The Chief
May 1, 2009

PBA Says 9/11 Health Bill Might Exclude Some Cops

Too High a Burden of Proof?


PATRICK LYNCH: Bill's language 'evades responsibility.'
PATRICK LYNCH: Bill's language 'evades responsibility.'

The head of the Patrolmen's Benevolent Association has come out against the current language of a bill that would secure permanent funding for 9/11-responder health treatment and monitoring, saying that it sets standards that would make it difficult for his members to get medical care.

PBA President Patrick J. Lynch in a statement April 21 said that the language of the James Zadroga Act would set a burden of proof for World Trade Center responders with cancer so difficult to meet that it could keep them from getting health-care treatment, while the bill had specific language for treatment of less-dire ailments such as carpal tunnel syndrome.

'Cops May Be Denied Coverage'

"It is entirely likely that healthy members of the NYPD who became ill and have since died of cancers and blood disorders contracted from working at the WTC site would have been excluded from coverage under this Federal bill," Mr. Lynch said.

The PBA leader continued, "It appears that this bill has been devised to funnel funds to medical issues having a remote relationship to the WTC while literally ignoring those who put their lives on the line by physically working at the various WTC locations during the response, clean-up and recovery. This bill as presently written is an effort to evade responsibility for the most serious medical consequences of 9/11 and is an insult to all WTC responders."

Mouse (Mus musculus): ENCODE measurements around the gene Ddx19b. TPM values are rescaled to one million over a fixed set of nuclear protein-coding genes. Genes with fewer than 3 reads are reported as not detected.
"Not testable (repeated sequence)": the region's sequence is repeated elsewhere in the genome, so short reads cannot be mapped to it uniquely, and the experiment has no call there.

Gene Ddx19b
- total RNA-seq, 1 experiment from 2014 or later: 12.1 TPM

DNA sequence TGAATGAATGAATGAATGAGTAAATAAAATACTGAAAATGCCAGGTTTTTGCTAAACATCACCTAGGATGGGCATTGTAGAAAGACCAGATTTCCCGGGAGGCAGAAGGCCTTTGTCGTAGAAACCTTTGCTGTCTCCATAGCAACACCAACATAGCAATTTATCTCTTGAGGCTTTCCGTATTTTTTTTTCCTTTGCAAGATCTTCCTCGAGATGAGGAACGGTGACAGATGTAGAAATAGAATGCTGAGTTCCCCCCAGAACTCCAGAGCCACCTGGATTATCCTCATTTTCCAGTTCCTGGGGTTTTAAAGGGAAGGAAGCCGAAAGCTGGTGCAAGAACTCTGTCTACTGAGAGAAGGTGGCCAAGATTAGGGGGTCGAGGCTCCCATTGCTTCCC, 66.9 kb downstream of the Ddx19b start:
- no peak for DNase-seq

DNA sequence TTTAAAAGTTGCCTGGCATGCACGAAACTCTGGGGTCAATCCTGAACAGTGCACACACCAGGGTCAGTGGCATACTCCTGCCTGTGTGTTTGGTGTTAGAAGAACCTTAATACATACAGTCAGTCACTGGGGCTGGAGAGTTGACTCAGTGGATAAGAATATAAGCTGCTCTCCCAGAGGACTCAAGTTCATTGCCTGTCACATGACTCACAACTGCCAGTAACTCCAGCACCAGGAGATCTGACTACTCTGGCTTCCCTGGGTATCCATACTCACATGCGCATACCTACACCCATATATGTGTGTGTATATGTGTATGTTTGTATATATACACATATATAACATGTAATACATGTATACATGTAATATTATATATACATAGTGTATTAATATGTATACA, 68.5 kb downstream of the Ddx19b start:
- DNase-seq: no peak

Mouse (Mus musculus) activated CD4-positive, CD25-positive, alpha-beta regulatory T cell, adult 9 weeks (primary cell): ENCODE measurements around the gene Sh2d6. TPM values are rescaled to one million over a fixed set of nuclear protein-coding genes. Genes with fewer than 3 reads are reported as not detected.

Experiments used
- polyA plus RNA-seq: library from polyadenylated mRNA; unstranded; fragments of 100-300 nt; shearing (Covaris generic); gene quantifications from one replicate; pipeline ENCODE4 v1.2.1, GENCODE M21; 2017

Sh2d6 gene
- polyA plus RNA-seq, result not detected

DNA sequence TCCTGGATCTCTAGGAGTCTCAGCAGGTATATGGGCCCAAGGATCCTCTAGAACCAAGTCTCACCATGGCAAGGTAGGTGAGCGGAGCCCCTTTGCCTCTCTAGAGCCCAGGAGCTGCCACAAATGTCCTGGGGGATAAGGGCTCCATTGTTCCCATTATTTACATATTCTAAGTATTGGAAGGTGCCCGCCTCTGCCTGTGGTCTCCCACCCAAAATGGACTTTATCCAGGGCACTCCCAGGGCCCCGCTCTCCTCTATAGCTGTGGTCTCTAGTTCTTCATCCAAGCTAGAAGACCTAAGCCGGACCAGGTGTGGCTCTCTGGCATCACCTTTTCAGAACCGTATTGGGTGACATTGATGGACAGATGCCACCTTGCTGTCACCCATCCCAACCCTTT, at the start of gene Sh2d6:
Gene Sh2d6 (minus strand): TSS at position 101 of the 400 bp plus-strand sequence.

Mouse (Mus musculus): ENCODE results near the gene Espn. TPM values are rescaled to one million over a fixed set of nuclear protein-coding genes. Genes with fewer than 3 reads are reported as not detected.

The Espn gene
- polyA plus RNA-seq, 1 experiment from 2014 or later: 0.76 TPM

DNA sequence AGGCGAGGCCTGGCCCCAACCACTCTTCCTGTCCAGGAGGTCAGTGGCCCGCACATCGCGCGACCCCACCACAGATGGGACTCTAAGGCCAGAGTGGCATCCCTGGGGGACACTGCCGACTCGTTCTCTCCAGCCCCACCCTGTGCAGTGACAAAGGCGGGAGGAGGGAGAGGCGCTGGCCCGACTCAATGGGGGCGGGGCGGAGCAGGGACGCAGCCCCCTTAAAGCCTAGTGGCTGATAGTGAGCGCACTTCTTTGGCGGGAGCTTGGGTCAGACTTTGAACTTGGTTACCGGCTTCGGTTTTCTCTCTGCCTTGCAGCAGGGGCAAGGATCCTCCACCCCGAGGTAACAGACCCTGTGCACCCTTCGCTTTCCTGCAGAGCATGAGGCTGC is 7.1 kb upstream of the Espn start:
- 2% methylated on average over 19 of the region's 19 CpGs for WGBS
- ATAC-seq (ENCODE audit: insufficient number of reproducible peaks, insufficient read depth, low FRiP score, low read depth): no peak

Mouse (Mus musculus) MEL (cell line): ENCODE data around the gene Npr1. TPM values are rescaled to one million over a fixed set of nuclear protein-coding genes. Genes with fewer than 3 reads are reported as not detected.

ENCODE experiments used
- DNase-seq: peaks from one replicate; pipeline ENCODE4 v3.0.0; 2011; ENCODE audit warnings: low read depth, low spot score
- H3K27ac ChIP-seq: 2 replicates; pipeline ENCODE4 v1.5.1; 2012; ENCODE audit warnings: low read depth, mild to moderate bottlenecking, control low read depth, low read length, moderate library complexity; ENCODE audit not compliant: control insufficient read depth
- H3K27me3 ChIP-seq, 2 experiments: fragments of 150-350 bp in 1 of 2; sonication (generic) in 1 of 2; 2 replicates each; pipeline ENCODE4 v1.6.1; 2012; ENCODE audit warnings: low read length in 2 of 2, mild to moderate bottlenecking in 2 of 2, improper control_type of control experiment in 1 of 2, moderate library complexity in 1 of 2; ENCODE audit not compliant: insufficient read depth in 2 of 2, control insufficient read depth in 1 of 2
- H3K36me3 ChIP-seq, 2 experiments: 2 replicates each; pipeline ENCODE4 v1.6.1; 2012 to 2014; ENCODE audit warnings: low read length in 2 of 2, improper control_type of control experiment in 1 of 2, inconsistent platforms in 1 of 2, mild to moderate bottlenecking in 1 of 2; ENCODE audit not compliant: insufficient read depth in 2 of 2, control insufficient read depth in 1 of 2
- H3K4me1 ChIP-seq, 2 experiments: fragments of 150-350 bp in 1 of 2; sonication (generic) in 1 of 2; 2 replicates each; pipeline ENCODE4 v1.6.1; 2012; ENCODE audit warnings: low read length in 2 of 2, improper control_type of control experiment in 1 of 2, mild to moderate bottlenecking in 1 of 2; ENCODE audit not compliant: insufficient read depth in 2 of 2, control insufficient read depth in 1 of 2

The bill, named for a Detective who died as a result of cancer many people believed he developed due to breathing in toxins while working at Ground Zero, would make permanent the Federal funding of 9/11 health monitoring and treatment for responders, residents and students. Programs currently offering these services are operating as a result of annual appropriations funding.

EMS Union Also Has Qualms

The PBA previously joined other uniformed and skilled trades unions in supporting the bill and is the second to voice concerns over its language. Local 3621 of District Council 37, which represents Emergency Medical Service officers, objects to a clause that would require Fire Department responders to enroll in an employer-based monitoring and treatment program.

Jacqueline Moline, the director of the WTC Medical Monitoring and Treatment Program, Clinical Center at Mount Sinai Medical Center, testified at a House of Representatives committee hearing in favor of the bill the next day, highlighting cancer as a major reason for sustained funding.

"Longer-term conditions we might see could include cancers, auto-immune disorders, and pulmonary fibrosis," Dr. Moline said in written testimony. "The future health outlook for responders still remains uncertain. The long-term consequences of such unique exposures are not yet fully known. Because physicians and scientists have never before studied an unprecedented mixture of toxicants like this— which resulted from the attack and collapse of the most computerized office tower complex in the world, with vast numbers of compounds and potentially toxic agents inside released at Ground Zero—it will take decades to determine any collective tally of exactly what the health effects might be."